Alan Paton Award Nominee: Mandy Wiener
Bibi Slippers asked Mandy Wiener a few questions about writing his Alan Paton Award-nominated book Killing Kebble.
In Margaret Atwood’s book on writing, Negotiating with the Dead, she compiles a list of hundreds of reasons why writers write. Some of the reasons on the list are:
If you were to name your main reasons for writing this specific book, what would they be?
- To record the world as it is.
- To set down the past before it is all forgotten / To excavate the past because it has been forgotten.
- To satisfy my desire for revenge.
- Because I knew I had to keep writing or else I would die.
- To produce order out of chaos.
- To hold a mirror up to the reader.
- To show the bastards.
- To make money so my children could have shoes.
- To attract the love of a beautiful woman / To attract the love of any woman at all.
- To serve History.
My primary reason for writing Killing Kebble was to record events for posterity, to serve history and to create order out of chaos by concisely telling one of the most complex and convoluted stories in our country’s recent history. The Kebble murder was one of the most defining events in South Africa’s post-democratic era and the subsequent chain of events impacted greatly on the path the country would follow. For me, it was important that the reading public understood the significance of the story and the way it affected their lives. I often say that I hope people don’t read the book and lose hope in the criminal justice system and become negative about the country – I hope that they read it and ask themselves what they can learn from the story to ensure we never allow it to happen again. And yet the story is repeating itself over and over again.
Could you describe how you came to write this story? Did the story find you or did you seek it out?
Oh, the story absolutely sought me out. I was sent by my editor to report on the Kebble murder when it happened and stayed with the story through its evolution over a six-year period. By the end of that time, what we had initially thought was just a murder had evolved into a story which included a corrupt national police commissioner, an assisted suicide, hired guns, an international drug smuggling syndicate, political interference by the president and the suspension of the country’s most senior prosecutor. The book was begging to be written.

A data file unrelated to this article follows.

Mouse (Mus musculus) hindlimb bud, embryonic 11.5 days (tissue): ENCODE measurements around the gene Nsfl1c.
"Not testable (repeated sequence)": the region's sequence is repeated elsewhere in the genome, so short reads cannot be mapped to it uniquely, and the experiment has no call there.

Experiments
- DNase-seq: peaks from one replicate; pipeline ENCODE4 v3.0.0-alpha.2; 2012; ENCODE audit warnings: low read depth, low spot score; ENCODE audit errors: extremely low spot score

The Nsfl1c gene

What is the most important thing you learned or discovered while writing your nominated book?
Interestingly, this is something I address in the acknowledgements section of Killing Kebble. I say, “If there is anything I have learnt during the process of writing this book, it has been the inherent value of the concepts of loyalty and trust. For many of those I interviewed, the value placed on a person’s word far outweighs that of a legal documents or a signature. Most have placed their faith in me on the basis of my undertaking that I would handle their stories with objectivity, rectitude and integrity.” This is still very much the case. I’ve learnt the value of integrity and credibility and how important it is as a journalist to earn trust and to maintain that trust.
Do you have a "first reader"? And related to this question, who is your ideal reader?
I am grateful for the most fabulous “first reader”, who is very good friend and someone I have known for most of my life. She is a closet publisher and an excellent schoolteacher and nothing went to the publishers before it went through her. Having said that, though, with this being my first book, my publisher, Andrea Nattrass, worked very closely with the very raw, very rough first drafts. With regard to my ideal reader – one of the greatest joys I have experienced with the success of Killing Kebble is the fact that so many people who have never read a book have read this one. I’ve had an overwhelming number of people e-mail, call and tweet me to say it’s the first book they’ve ever bought. That for me is ideal if it means people are reading.
Have you decided on the next issue or story you will tackle?
Not quite yet. South Africa is so rich with fabulous stories to tell and there is so much fodder for a non-fiction author, but the difficulty is deciding what story to pick. I was also so fortunate with the Kebble story … there was murder, intrigue, mobsters, crooked cops, you name it! It’s going to be a tough act to follow.
What has been your favourite South African read of 2011/2012?
To be honest, I’ve had so little time to read – I’m still to work my way though both the fiction and non-fiction shortlists! I’ll let you know right after I find some time to have a holiday and hit the beach/bush with a bag full of books.
Which one of the nominated books would you place your betting money on to walk away with this year’s prize?
You want me to pick one out of this year’s finalists?! That is an impossibility and would just be foolish!
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